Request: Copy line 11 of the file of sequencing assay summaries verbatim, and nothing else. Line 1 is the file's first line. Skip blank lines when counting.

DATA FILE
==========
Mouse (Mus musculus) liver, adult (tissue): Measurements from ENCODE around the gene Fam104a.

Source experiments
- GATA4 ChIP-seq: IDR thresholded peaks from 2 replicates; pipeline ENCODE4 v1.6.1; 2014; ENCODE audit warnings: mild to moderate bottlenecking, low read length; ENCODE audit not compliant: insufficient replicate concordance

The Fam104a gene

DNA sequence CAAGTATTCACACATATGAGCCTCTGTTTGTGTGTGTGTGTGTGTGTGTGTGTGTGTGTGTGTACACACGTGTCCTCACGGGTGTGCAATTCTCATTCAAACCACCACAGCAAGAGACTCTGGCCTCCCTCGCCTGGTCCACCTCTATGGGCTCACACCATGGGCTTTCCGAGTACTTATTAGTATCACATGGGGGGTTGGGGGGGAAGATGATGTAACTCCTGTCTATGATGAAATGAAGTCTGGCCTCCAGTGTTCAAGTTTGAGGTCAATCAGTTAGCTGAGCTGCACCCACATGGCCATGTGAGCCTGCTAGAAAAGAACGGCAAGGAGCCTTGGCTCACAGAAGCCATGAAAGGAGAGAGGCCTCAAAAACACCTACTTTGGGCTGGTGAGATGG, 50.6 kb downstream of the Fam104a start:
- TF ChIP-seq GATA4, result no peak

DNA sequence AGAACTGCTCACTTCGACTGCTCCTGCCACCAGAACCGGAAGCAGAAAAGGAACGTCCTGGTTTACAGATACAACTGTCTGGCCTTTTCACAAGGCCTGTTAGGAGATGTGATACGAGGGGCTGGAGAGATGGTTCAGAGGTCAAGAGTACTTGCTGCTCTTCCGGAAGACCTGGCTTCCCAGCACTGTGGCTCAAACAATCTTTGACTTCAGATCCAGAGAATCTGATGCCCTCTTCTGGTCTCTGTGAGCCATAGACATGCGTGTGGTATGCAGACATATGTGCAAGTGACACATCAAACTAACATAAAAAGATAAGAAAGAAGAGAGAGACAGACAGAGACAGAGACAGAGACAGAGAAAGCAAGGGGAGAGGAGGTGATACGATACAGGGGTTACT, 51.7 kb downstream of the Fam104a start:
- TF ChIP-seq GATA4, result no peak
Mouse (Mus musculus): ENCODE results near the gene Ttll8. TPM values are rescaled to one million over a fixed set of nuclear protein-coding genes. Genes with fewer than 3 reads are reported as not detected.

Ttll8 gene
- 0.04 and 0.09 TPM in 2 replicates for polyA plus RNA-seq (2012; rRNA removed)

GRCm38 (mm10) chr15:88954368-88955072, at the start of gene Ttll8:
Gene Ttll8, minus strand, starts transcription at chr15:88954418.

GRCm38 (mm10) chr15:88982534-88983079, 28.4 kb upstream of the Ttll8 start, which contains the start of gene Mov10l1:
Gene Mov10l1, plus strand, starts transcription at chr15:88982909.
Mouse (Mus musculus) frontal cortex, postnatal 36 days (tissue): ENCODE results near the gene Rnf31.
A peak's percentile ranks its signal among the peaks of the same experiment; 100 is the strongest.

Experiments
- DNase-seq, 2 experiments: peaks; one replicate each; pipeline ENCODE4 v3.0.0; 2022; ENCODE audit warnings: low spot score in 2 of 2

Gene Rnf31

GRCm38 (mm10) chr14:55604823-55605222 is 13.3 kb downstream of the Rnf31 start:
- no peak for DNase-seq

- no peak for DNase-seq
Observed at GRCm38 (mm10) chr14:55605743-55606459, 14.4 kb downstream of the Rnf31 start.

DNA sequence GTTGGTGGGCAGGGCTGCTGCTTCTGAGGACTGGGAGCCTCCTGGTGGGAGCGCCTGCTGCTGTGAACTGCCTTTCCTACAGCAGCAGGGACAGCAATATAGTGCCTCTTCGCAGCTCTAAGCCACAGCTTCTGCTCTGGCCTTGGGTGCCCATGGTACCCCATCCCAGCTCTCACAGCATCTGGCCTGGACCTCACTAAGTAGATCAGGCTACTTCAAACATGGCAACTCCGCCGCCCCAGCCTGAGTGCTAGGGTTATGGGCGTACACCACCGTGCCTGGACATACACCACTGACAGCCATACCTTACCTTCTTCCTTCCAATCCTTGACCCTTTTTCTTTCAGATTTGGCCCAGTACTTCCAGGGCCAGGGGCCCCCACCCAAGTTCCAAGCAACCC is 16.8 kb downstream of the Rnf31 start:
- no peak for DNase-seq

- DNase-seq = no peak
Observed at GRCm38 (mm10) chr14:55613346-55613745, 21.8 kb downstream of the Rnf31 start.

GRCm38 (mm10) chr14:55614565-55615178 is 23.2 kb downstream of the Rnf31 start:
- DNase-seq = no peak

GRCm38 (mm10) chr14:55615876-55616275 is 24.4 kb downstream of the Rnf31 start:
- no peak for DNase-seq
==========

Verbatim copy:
- 0.04 and 0.09 TPM in 2 replicates for polyA plus RNA-seq (2012; rRNA removed)